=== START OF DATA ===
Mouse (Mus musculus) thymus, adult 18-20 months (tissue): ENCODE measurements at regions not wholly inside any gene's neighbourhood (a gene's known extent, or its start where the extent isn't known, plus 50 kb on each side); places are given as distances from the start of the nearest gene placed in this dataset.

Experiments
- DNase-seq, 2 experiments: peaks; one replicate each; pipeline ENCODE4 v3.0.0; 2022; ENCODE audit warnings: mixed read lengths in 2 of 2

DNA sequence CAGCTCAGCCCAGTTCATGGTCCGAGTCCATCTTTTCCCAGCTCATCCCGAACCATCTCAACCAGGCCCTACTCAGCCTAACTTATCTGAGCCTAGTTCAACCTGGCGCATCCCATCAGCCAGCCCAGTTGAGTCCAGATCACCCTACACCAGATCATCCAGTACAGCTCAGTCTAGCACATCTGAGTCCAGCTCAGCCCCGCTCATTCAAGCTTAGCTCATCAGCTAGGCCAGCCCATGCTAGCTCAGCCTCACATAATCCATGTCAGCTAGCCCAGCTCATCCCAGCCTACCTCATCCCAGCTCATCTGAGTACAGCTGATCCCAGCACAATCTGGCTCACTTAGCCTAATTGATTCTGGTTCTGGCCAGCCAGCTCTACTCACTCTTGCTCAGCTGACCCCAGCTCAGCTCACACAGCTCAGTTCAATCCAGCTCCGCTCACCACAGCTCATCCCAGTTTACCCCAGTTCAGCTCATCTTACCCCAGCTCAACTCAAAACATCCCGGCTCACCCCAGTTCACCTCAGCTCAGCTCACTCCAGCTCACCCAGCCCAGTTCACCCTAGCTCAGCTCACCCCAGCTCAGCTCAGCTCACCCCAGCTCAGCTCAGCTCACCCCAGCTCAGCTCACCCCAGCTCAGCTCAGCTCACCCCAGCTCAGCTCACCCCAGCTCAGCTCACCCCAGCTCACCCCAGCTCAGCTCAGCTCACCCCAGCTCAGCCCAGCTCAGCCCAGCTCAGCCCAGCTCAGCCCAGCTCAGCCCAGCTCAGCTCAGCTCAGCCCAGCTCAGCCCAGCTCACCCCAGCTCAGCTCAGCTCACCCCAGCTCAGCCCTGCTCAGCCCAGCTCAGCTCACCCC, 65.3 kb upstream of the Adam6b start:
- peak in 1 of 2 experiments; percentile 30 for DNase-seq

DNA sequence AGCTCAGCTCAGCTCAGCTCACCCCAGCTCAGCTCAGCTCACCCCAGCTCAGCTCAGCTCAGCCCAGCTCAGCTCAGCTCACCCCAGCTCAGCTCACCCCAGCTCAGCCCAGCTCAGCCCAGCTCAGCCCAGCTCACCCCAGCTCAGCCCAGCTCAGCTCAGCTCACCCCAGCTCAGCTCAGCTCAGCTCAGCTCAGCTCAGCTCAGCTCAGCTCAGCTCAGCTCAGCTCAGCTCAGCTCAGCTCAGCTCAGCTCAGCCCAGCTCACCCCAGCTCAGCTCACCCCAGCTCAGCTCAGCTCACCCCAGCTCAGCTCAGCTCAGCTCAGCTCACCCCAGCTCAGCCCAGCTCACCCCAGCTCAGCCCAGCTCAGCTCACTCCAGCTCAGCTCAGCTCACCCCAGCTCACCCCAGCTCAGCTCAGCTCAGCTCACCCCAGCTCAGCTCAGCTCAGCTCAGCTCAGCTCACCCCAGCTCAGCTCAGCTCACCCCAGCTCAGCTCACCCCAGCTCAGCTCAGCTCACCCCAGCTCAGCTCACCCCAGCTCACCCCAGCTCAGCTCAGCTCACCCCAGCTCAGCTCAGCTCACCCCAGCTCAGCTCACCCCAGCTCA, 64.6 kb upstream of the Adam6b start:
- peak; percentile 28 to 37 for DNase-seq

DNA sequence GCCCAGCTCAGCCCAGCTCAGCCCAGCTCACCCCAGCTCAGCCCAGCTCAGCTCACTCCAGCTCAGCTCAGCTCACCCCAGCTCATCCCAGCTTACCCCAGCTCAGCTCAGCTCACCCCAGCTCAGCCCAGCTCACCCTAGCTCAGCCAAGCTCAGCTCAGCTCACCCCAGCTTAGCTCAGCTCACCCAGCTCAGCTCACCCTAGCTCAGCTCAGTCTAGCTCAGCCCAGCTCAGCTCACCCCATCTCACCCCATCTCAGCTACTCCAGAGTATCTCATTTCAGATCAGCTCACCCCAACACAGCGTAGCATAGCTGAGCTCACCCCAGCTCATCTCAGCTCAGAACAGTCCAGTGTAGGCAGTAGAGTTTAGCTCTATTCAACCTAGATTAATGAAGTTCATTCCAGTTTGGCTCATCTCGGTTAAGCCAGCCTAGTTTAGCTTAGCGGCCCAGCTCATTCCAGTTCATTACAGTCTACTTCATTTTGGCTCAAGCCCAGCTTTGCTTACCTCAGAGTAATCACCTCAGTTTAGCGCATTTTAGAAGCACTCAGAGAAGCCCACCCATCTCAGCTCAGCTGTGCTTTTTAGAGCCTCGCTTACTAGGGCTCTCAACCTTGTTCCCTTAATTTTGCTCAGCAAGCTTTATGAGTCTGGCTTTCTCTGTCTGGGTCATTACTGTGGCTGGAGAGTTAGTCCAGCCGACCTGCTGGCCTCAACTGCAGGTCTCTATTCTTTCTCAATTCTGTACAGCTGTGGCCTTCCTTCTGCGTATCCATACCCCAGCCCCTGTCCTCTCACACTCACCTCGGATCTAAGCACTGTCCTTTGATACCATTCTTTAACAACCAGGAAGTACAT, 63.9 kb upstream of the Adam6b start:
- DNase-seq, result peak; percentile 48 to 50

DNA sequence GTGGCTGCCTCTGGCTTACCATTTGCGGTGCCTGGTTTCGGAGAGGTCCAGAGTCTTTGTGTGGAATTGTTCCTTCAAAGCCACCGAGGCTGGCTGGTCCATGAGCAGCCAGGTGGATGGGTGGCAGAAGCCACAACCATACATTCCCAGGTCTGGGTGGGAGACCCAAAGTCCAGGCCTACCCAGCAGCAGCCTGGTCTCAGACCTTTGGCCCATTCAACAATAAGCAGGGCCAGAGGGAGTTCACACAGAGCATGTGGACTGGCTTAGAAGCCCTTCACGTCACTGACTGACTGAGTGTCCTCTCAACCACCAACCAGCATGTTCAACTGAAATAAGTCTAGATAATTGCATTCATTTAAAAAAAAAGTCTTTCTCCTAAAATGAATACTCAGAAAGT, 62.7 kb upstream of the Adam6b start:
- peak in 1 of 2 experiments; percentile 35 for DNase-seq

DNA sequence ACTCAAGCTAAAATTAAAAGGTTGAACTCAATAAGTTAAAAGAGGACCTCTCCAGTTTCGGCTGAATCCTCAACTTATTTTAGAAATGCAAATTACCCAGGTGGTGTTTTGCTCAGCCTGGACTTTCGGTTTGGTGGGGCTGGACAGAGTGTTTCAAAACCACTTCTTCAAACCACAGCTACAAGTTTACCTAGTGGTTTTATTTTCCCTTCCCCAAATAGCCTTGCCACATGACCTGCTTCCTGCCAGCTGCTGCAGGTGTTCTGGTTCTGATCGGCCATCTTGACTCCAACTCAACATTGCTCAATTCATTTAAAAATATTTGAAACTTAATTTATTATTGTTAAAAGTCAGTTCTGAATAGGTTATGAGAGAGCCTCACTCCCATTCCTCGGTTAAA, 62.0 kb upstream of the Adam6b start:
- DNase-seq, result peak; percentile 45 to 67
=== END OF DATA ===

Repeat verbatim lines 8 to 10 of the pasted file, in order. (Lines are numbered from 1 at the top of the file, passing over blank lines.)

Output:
DNA sequence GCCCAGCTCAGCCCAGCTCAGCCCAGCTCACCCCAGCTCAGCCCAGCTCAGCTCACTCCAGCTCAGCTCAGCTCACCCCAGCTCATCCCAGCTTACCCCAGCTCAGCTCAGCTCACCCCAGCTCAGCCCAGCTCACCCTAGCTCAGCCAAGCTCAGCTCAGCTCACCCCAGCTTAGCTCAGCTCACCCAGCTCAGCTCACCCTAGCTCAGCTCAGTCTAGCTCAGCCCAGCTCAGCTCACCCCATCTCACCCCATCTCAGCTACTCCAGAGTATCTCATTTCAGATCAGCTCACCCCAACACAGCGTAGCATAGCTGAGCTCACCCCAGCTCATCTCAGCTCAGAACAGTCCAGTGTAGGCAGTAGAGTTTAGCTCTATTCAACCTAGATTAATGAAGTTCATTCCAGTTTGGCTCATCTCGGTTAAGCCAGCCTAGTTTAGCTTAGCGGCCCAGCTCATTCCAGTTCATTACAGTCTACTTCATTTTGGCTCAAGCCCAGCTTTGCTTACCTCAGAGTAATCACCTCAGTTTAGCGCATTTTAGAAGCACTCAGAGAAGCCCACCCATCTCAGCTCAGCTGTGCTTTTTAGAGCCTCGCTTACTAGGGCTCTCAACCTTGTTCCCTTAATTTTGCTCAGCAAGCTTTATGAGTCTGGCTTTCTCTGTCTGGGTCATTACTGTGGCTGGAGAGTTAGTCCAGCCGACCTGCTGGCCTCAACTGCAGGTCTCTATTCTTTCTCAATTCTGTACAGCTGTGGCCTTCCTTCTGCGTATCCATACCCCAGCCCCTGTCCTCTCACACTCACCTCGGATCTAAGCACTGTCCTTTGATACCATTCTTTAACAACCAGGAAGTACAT, 63.9 kb upstream of the Adam6b start:
- DNase-seq, result peak; percentile 48 to 50

DNA sequence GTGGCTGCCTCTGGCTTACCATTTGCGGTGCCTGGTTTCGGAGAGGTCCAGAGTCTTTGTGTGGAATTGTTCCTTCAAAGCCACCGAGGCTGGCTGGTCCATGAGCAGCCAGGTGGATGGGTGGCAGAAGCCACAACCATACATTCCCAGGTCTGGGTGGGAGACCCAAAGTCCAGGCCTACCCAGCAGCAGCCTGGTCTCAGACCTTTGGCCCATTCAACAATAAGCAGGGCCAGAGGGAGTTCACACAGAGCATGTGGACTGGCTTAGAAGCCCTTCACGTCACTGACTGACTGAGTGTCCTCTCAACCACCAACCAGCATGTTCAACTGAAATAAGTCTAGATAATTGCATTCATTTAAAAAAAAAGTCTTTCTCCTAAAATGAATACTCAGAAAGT, 62.7 kb upstream of the Adam6b start: